It also doesn't seem surprising that he didn't consult the other two judges on the case for their opinion.

    Does Spanier have an option for further appeal on this issue?

  2. Anyone expect a different result? Spanier's attorney's failure to defend him at trial laid Graham defenseless against Frank Fina, his cabal, and all the judges he had in his pocket.

    Note how Fina's cabal constantly repeat their nauseating mantra on how they slew the monster Sandusky. They use the well established principle that repeating a lie often enough makes it the truth. It works amazingly well as documented in the literature. Even people who are given facts which debunk the hoax continue to believe the lie. Propagandists, Madison Avenue, and scam artists use this principle to great effect. The general public lack critical analysis skills and are easily manipulated. The only solution is to attack the lie immediately and fiercely. As one author noted, it takes a sea of cowards to allow these things to happen.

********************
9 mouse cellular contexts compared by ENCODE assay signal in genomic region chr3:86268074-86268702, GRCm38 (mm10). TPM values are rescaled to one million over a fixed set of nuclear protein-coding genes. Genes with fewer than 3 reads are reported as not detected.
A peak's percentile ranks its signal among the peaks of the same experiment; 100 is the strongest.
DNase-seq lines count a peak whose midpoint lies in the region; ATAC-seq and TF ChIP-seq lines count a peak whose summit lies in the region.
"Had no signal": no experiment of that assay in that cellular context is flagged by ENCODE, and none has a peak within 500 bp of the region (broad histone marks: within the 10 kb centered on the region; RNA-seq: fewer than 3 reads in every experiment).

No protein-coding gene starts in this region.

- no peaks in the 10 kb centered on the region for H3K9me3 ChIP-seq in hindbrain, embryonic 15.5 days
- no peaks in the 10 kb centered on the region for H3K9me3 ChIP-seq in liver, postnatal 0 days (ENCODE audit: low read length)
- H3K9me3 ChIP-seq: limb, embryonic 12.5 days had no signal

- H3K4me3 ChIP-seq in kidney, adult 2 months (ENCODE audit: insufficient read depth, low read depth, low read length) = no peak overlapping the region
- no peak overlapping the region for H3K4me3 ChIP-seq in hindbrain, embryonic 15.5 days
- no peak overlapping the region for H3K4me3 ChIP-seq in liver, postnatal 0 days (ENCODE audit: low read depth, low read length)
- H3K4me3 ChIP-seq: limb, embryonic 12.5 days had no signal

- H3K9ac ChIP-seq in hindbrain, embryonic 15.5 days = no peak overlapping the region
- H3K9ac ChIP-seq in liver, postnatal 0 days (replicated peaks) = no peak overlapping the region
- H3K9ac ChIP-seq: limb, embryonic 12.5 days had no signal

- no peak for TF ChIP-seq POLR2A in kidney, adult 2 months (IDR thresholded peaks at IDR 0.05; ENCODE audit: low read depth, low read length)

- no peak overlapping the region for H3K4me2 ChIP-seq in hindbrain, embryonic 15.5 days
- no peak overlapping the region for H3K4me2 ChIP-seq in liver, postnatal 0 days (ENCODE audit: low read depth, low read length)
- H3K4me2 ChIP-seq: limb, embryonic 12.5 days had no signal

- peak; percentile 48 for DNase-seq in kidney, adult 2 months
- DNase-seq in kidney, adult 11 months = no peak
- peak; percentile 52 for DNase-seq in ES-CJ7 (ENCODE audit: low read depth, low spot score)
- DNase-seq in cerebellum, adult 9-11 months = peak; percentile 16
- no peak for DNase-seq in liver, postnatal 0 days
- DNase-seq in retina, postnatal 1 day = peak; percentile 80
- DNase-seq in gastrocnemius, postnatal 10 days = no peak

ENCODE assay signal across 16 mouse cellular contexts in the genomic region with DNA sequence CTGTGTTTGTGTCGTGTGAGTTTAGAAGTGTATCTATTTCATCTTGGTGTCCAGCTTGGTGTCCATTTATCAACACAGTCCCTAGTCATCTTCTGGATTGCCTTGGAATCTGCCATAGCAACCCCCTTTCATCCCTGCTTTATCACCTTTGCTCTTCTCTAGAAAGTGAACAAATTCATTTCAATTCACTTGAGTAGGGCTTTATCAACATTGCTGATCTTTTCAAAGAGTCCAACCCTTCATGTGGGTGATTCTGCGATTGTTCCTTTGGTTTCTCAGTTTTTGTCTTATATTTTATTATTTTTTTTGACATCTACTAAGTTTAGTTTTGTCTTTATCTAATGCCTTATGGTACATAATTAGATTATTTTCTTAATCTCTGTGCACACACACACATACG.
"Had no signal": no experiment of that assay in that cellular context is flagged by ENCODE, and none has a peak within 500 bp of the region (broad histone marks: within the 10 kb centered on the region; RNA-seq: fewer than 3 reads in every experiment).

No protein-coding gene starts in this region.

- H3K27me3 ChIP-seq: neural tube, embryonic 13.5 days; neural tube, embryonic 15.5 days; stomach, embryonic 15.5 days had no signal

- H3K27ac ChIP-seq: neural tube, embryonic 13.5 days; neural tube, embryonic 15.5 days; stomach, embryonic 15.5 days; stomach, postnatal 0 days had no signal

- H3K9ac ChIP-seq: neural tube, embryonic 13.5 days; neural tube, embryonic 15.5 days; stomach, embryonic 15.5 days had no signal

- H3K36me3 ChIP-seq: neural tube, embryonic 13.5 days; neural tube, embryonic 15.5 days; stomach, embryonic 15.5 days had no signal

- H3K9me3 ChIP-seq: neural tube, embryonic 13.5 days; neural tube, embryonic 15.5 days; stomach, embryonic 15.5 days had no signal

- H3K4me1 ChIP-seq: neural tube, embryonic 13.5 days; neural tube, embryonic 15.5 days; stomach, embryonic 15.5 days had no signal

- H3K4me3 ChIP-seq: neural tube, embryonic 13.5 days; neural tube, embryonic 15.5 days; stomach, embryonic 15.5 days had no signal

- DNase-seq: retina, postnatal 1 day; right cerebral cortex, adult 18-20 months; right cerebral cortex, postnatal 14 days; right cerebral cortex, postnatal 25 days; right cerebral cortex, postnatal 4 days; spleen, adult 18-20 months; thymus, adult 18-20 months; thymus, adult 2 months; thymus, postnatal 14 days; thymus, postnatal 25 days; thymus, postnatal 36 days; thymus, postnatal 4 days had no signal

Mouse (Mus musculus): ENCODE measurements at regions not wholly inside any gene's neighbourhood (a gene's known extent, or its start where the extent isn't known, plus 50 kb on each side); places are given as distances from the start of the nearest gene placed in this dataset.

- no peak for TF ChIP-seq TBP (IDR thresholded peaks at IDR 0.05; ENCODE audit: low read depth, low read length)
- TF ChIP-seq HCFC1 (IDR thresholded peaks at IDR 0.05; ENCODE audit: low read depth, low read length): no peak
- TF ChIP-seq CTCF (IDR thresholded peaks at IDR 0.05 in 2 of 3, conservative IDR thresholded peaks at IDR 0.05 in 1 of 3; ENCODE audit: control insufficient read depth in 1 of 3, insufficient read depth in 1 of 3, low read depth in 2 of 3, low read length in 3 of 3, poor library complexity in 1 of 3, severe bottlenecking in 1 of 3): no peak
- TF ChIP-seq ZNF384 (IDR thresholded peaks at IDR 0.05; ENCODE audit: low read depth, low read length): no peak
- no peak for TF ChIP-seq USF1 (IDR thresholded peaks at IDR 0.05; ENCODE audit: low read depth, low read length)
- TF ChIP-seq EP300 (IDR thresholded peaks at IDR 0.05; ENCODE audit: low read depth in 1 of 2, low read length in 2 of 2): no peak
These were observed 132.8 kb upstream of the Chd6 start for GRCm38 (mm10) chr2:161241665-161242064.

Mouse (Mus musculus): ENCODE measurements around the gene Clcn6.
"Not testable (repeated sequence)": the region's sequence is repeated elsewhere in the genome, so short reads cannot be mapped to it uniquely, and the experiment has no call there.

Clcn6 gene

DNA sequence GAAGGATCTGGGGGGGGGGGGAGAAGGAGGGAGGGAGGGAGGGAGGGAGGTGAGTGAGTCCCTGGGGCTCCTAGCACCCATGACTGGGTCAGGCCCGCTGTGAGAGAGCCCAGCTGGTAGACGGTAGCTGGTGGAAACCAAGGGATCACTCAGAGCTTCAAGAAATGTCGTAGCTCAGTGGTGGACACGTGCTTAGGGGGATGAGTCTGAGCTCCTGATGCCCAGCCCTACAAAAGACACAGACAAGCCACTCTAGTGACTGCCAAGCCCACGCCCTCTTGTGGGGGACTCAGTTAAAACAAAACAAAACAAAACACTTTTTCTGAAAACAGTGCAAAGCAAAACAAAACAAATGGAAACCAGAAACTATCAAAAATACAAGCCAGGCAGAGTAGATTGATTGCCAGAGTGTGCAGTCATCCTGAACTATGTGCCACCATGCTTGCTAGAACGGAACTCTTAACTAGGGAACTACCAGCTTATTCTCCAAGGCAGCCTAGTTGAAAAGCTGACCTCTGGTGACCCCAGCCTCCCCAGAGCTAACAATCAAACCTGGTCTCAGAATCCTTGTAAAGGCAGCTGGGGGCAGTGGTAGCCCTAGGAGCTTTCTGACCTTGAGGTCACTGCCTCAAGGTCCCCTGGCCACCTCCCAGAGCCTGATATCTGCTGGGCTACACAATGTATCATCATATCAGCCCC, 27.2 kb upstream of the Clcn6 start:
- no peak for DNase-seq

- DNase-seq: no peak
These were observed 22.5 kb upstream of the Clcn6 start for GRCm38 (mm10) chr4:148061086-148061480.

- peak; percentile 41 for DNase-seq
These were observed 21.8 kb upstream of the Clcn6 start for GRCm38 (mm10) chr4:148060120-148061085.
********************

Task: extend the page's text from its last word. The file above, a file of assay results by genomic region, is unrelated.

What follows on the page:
3. From a Mother Jones article date March 8th ,2016 by Michael Mechanic

    The case regarding Terrence Williams when former Supreme Court Justice Castille did not rescue himself as the initial case was before him when he was the District Attorney of Philadelphia. The United States Supreme Court ruled against him, Castile did not agree with the Supreme Courts ruling.

    Castille had a fraught relationship with the Federal Community Defender Office, a group of lawyers who represent numerous death row inmates, including Williams. Castille claimed that federal lawyers had no business appearing in state courts. He complained bitterly over the years about their “prolix and abusive pleadings” and about all the resources they dedicated to defending death row inmates—”something one would expect in major litigation involving large law firms.”